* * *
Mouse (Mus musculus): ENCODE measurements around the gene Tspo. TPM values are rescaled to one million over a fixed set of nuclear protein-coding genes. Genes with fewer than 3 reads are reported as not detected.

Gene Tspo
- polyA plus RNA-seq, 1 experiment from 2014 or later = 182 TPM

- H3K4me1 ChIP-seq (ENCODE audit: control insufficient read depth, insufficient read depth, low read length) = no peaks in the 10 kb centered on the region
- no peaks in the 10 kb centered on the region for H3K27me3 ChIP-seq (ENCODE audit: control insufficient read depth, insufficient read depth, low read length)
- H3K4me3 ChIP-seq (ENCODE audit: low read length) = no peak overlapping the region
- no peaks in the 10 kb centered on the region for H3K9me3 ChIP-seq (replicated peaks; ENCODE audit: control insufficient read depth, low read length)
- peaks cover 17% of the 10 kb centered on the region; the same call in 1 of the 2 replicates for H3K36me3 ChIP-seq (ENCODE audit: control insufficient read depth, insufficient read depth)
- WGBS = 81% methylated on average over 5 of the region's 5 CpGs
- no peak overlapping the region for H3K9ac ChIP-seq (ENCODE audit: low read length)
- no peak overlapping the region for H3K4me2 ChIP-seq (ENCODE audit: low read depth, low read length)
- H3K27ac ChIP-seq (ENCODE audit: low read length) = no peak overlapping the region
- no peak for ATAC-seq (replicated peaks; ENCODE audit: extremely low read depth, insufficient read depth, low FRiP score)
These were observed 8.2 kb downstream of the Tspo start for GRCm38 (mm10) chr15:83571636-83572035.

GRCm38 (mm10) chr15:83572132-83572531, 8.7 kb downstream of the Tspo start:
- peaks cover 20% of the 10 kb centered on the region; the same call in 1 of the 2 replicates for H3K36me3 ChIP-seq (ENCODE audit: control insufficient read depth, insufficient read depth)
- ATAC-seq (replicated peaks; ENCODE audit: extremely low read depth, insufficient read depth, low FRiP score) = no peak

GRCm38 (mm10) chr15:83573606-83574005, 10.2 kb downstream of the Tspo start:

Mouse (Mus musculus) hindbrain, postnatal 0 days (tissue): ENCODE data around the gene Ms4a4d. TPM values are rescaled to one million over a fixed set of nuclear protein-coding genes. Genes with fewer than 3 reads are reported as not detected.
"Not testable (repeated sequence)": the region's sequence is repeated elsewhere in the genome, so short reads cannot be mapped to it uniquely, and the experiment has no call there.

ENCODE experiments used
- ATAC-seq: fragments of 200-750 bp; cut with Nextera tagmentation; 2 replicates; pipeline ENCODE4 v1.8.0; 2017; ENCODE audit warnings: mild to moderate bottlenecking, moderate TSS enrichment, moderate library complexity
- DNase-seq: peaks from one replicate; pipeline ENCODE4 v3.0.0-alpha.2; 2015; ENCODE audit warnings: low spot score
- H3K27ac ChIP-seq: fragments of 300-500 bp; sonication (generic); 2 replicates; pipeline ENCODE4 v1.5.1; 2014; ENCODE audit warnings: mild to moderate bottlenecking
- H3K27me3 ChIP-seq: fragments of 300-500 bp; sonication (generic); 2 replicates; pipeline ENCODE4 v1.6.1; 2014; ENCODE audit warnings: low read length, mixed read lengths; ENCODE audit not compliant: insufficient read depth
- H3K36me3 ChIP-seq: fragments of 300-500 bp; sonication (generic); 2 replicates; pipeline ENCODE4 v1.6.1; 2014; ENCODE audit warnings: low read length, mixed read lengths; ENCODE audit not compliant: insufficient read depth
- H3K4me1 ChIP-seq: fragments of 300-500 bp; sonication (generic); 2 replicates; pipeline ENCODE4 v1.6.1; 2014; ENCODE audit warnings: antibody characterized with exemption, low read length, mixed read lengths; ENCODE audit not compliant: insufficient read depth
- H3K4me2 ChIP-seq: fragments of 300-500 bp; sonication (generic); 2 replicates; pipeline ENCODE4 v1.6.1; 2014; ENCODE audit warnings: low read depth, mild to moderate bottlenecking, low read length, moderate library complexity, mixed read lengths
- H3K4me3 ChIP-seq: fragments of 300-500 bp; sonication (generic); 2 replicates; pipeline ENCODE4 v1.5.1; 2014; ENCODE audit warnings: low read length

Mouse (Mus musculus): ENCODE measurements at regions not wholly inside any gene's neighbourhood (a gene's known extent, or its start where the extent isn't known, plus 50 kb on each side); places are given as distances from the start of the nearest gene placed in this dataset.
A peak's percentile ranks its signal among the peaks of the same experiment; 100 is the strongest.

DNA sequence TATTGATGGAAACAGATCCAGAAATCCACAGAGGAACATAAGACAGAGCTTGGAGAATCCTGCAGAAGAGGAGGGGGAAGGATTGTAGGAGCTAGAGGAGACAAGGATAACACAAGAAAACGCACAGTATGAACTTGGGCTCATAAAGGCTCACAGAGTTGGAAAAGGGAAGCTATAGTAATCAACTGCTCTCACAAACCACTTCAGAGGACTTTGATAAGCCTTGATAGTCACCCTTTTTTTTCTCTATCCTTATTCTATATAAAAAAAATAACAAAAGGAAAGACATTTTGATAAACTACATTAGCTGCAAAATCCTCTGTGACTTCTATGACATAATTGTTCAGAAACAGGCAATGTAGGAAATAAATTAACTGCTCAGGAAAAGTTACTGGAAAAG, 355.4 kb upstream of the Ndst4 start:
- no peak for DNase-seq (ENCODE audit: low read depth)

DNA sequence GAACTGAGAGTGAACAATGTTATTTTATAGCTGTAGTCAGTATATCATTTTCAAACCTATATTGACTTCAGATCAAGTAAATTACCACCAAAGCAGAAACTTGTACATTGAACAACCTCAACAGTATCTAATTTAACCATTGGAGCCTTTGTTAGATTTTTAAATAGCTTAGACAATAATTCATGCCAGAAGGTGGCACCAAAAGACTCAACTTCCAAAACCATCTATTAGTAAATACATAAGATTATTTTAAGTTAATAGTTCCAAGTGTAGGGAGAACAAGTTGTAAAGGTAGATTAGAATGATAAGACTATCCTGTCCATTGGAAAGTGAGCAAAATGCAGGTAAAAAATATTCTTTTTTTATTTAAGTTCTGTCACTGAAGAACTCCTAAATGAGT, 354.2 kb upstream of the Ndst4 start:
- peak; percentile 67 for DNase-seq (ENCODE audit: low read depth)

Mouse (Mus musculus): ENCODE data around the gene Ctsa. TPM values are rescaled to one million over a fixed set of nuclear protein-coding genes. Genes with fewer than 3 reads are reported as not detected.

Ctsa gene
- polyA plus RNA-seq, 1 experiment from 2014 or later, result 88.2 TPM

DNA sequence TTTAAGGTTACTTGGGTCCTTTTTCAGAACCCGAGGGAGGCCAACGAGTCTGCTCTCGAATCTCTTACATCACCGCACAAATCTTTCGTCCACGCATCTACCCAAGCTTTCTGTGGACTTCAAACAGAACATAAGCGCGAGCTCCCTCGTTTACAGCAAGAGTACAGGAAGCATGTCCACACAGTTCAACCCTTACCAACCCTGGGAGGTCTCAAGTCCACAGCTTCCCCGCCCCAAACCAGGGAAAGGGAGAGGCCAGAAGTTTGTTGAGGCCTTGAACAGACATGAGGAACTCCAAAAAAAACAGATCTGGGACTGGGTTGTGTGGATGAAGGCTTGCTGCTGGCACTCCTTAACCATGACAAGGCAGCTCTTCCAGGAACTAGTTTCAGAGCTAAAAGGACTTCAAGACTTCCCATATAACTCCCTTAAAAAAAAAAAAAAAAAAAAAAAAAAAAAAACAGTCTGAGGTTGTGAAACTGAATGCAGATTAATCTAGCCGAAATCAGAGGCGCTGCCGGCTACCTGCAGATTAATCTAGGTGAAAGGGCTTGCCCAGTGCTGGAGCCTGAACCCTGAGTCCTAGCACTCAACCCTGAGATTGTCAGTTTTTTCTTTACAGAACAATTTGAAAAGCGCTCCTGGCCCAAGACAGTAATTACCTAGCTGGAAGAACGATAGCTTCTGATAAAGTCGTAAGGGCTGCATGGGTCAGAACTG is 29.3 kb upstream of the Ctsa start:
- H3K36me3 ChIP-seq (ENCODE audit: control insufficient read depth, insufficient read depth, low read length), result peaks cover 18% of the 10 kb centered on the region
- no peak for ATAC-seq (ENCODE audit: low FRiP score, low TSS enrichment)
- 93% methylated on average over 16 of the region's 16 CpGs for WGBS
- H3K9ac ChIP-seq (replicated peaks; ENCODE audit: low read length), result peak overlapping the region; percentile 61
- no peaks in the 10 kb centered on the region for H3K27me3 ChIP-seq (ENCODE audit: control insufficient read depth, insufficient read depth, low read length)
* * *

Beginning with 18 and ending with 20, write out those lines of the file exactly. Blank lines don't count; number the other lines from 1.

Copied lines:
GRCm38 (mm10) chr15:83573606-83574005, 10.2 kb downstream of the Tspo start:

Mouse (Mus musculus) hindbrain, postnatal 0 days (tissue): ENCODE data around the gene Ms4a4d. TPM values are rescaled to one million over a fixed set of nuclear protein-coding genes. Genes with fewer than 3 reads are reported as not detected.
"Not testable (repeated sequence)": the region's sequence is repeated elsewhere in the genome, so short reads cannot be mapped to it uniquely, and the experiment has no call there.